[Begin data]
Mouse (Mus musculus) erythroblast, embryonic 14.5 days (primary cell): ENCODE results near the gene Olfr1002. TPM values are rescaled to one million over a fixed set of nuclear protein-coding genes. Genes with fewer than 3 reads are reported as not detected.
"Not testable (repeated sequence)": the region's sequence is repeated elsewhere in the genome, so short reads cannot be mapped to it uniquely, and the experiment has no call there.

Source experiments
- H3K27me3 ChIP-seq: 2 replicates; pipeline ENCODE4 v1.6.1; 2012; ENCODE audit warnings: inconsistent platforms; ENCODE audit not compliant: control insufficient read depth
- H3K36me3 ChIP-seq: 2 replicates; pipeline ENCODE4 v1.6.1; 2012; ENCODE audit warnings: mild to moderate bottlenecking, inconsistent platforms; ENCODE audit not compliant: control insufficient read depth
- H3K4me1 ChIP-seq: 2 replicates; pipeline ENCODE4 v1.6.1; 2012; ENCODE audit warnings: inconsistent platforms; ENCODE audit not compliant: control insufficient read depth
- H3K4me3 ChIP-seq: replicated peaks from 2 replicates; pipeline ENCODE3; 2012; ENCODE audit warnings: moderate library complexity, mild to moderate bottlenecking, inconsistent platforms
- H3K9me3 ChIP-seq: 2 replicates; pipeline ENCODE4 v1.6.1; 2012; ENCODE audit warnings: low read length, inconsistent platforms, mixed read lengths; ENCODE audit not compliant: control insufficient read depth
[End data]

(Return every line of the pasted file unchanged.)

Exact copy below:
Mouse (Mus musculus) erythroblast, embryonic 14.5 days (primary cell): ENCODE results near the gene Olfr1002. TPM values are rescaled to one million over a fixed set of nuclear protein-coding genes. Genes with fewer than 3 reads are reported as not detected.
"Not testable (repeated sequence)": the region's sequence is repeated elsewhere in the genome, so short reads cannot be mapped to it uniquely, and the experiment has no call there.

Source experiments
- H3K27me3 ChIP-seq: 2 replicates; pipeline ENCODE4 v1.6.1; 2012; ENCODE audit warnings: inconsistent platforms; ENCODE audit not compliant: control insufficient read depth
- H3K36me3 ChIP-seq: 2 replicates; pipeline ENCODE4 v1.6.1; 2012; ENCODE audit warnings: mild to moderate bottlenecking, inconsistent platforms; ENCODE audit not compliant: control insufficient read depth
- H3K4me1 ChIP-seq: 2 replicates; pipeline ENCODE4 v1.6.1; 2012; ENCODE audit warnings: inconsistent platforms; ENCODE audit not compliant: control insufficient read depth
- H3K4me3 ChIP-seq: replicated peaks from 2 replicates; pipeline ENCODE3; 2012; ENCODE audit warnings: moderate library complexity, mild to moderate bottlenecking, inconsistent platforms
- H3K9me3 ChIP-seq: 2 replicates; pipeline ENCODE4 v1.6.1; 2012; ENCODE audit warnings: low read length, inconsistent platforms, mixed read lengths; ENCODE audit not compliant: control insufficient read depth